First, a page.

Lumwana Mining Company Limited (LMC) has reiterated that Zambia’s operating environment in the mining industry has become immensely stained and placed the company in a challenging situation.

LMC executive director Nathan Chishimba told North-Western Province Permanent Secretary Willies Manjimela recently that of particular concern was the 2019 mining fiscal regime changes to taxes and royalties, which would imperil the mining company’s ability to sustain returns to all stakeholders, such as the significant contribution of more than US $3.3 billion it had already made to the Zambian economy over the past 10 years.

In an interview, Chishimba said because of the stained mining environment sector in Zambia, LMC was trying to work through a survival mechanism in order to remain government’s key partner in the country’s developmental agenda.

“Lumwana is going through some hard times because the operating environment for the mining industry has become stained. So, we are trying to work through a survival mechanism because Lumwana is there to mine as a partner of government for the long-term,” Chishimba said.

“We are still hoping that going forward, together as a mine and the government, we can reach an understanding that will create that conducive environment that will allow the mine to stay afloat, expand and do more for the community.”

Asked whether there had been any satisfactory consideration of the mines’ concerns over the 2019 mining fiscal regime, Chishimba said what would be ideal to avoid a lot of pushing back and forth was for government to involve the mines and other key stakeholders before arriving at some of the measures that impacted the sector.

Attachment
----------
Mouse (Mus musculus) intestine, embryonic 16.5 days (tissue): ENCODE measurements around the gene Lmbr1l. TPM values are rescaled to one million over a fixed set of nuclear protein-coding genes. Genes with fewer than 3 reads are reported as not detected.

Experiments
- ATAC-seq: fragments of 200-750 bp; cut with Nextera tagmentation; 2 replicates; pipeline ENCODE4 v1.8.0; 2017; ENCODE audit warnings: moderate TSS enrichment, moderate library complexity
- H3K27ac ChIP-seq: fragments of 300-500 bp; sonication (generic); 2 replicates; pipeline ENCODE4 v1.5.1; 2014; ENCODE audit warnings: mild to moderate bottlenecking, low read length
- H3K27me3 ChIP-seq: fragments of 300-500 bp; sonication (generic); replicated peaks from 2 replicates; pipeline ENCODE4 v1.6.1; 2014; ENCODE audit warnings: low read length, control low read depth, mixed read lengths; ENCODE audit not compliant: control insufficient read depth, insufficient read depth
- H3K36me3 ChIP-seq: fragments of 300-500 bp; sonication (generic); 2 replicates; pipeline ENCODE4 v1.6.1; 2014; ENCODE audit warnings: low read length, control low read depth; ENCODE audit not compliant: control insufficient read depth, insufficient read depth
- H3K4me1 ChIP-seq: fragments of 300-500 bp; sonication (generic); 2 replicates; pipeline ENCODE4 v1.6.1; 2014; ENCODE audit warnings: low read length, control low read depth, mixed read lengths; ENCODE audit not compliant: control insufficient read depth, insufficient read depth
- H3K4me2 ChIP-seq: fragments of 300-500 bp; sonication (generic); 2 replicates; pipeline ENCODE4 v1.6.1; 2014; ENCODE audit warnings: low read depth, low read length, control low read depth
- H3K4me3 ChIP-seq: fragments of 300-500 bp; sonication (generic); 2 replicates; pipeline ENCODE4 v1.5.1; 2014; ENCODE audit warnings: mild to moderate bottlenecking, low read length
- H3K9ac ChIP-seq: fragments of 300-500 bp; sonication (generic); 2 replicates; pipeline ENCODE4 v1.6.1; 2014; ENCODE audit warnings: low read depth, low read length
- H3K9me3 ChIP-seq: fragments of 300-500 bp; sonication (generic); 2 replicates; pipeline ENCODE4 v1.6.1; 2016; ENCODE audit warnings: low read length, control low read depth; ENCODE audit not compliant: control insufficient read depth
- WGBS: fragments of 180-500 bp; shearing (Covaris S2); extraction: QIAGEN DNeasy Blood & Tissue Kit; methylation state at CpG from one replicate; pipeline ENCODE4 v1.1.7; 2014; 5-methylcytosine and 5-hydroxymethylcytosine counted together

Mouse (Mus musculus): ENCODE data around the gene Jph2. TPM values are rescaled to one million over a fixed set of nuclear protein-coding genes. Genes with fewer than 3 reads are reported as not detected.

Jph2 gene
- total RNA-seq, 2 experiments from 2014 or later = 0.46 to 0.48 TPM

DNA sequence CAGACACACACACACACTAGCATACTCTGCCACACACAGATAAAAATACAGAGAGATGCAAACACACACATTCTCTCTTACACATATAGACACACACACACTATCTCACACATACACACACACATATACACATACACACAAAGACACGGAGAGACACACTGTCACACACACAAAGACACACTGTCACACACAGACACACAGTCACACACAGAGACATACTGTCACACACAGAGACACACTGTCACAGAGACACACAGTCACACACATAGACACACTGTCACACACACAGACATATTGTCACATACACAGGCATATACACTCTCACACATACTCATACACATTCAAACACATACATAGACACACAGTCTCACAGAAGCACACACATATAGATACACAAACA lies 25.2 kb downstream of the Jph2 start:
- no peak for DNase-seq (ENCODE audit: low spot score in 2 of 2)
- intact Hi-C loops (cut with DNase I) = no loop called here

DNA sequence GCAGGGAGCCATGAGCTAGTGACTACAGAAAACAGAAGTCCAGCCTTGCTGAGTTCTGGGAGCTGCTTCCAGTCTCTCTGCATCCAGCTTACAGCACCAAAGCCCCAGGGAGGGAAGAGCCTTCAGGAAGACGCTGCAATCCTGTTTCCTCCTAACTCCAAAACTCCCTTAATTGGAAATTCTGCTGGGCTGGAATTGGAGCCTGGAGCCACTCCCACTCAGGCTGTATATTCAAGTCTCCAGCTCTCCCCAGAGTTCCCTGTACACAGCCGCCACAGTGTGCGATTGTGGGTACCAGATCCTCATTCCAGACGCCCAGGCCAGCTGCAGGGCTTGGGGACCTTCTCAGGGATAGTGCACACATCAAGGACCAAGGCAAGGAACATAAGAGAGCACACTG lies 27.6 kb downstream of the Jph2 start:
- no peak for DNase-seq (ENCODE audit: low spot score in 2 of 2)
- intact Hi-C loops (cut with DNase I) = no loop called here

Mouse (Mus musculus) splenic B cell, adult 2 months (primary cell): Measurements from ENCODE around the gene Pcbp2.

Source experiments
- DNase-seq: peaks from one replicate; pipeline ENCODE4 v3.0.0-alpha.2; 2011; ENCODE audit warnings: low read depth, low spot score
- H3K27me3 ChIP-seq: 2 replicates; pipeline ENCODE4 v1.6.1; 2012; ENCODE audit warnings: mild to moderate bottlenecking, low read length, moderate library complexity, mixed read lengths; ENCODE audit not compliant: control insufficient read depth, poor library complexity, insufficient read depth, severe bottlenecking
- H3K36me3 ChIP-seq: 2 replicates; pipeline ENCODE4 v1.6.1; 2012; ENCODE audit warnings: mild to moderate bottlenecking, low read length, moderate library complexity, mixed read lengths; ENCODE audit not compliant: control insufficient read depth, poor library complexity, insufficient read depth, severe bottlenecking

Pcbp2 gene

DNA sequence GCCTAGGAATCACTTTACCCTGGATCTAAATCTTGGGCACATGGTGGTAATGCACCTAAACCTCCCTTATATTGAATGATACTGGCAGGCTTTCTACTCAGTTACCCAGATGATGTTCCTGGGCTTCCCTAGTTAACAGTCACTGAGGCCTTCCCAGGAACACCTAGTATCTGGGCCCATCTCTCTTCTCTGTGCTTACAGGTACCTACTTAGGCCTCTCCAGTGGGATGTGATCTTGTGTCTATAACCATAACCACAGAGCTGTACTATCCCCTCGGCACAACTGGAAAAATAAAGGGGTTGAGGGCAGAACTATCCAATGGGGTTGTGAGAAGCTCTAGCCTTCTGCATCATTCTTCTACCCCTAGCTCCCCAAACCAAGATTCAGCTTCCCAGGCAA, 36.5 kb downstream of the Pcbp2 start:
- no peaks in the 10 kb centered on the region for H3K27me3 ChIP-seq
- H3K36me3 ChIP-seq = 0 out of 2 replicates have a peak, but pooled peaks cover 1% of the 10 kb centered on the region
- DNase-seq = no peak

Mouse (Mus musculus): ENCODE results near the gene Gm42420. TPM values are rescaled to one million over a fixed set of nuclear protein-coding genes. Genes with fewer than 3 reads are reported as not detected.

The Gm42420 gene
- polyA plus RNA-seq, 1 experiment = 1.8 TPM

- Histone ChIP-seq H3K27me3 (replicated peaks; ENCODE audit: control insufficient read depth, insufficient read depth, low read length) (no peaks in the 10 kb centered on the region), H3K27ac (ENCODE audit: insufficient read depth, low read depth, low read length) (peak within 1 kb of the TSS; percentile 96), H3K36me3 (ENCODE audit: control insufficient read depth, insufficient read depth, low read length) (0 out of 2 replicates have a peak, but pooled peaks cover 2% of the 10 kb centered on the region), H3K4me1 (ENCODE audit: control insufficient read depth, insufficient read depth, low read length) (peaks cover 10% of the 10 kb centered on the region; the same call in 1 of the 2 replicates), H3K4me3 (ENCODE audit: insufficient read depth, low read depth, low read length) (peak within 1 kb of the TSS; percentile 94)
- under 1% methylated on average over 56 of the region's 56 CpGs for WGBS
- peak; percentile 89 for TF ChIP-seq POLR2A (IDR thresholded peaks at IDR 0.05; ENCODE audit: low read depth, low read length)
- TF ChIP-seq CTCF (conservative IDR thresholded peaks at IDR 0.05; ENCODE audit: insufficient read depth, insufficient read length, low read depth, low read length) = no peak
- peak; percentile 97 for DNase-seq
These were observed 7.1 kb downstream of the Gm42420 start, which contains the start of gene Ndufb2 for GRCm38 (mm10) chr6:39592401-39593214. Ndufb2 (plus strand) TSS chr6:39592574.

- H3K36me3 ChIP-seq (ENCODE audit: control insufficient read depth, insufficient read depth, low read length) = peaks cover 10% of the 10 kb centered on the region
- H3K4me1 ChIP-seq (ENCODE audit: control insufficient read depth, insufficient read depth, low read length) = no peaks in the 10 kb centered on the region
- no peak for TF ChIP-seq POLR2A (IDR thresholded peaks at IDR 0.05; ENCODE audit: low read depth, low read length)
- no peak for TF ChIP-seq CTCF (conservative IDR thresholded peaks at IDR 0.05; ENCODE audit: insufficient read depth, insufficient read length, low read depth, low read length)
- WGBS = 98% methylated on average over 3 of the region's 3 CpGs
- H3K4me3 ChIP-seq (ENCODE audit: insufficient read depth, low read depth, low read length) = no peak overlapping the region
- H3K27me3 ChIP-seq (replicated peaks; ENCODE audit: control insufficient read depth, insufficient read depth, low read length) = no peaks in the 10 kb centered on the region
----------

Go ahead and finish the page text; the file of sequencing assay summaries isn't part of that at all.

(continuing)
“If you look at the world practice, when you do a fundamental review of the taxation regime and, indeed, any element of the regulatory policy, there is always a phase, which you go through, the stakeholder consultation. Sadly, in this case, that was not the case. Be that as it may, we have engaged with government and they are showing signs that they are willing to talk to us on how best we can move forward without necessarily disrupting our operations,” Chishimba added.

He added that the mining industry wanted the 2019 mining fiscal regime changes brought in by this year’s budget to be resolved faster.

Chishimba, who is also immediate past Zambia Chamber of Mines President, said LMC continued to engage government and community stakeholders about a mutually-beneficial way forward for the operation.

LMC, a copper mining company owned by Barrick Gold Corporation, is situated in North-Western Province.

In January 2019, Barrick’s chief operating officer for Africa and the Middle East, Willem Jacobs said Lumwana had made detailed proposals to the Zambian government about a partnership approach, which would provide the State with an improved share in the economics of Lumwana without overburdening the mine.

“Finding a win-win solution between the industry and government would without doubt increase investor confidence in Zambia and safeguard the long-term prospects of its mining industry,” Jacobs stated in a statement released on January 21.

At the time, Jacobs had described as untrue media reports that Barrick had sold Lumwana, emphasizing, however, that given the challenging conditions the mine faced, all options would have to be considered.